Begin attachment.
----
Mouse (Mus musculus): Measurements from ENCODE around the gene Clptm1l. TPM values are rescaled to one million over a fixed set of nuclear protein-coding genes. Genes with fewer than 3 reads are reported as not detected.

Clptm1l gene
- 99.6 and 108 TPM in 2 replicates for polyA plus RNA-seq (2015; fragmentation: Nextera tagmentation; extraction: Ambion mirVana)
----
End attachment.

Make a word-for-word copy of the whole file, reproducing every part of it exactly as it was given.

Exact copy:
Mouse (Mus musculus): Measurements from ENCODE around the gene Clptm1l. TPM values are rescaled to one million over a fixed set of nuclear protein-coding genes. Genes with fewer than 3 reads are reported as not detected.

Clptm1l gene
- 99.6 and 108 TPM in 2 replicates for polyA plus RNA-seq (2015; fragmentation: Nextera tagmentation; extraction: Ambion mirVana)